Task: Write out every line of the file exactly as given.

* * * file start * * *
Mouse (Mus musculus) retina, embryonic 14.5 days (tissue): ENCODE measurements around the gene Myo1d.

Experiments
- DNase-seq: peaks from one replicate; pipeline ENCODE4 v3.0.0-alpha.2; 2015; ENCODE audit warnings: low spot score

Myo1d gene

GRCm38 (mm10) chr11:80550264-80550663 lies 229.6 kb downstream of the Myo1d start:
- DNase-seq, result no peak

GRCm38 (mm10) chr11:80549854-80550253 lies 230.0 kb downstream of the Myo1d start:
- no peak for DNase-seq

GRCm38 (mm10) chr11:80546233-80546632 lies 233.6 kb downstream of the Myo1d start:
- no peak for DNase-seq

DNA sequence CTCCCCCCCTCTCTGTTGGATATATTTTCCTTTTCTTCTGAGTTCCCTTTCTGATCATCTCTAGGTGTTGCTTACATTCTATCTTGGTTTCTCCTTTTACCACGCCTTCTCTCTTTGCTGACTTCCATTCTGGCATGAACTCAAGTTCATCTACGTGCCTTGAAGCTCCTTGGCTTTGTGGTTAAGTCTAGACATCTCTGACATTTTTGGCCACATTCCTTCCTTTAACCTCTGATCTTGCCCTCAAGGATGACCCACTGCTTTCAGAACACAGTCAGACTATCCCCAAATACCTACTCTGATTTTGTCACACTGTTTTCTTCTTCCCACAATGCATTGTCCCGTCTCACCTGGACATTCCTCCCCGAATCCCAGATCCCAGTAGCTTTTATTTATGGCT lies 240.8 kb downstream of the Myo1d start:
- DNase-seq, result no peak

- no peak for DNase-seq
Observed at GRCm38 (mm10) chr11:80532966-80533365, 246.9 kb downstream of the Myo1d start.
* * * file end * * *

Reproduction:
Mouse (Mus musculus) retina, embryonic 14.5 days (tissue): ENCODE measurements around the gene Myo1d.

Experiments
- DNase-seq: peaks from one replicate; pipeline ENCODE4 v3.0.0-alpha.2; 2015; ENCODE audit warnings: low spot score

Myo1d gene

GRCm38 (mm10) chr11:80550264-80550663 lies 229.6 kb downstream of the Myo1d start:
- DNase-seq, result no peak

GRCm38 (mm10) chr11:80549854-80550253 lies 230.0 kb downstream of the Myo1d start:
- no peak for DNase-seq

GRCm38 (mm10) chr11:80546233-80546632 lies 233.6 kb downstream of the Myo1d start:
- no peak for DNase-seq

DNA sequence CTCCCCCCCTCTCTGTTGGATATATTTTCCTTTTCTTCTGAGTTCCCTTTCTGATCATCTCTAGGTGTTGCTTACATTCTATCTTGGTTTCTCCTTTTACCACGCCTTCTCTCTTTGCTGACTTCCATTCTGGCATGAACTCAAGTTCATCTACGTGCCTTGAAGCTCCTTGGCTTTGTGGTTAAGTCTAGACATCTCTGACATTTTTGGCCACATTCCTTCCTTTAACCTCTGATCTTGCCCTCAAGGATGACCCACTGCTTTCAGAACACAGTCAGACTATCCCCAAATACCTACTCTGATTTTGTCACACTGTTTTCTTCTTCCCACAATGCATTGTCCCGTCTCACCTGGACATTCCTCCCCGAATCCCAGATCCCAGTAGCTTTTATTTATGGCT lies 240.8 kb downstream of the Myo1d start:
- DNase-seq, result no peak

- no peak for DNase-seq
Observed at GRCm38 (mm10) chr11:80532966-80533365, 246.9 kb downstream of the Myo1d start.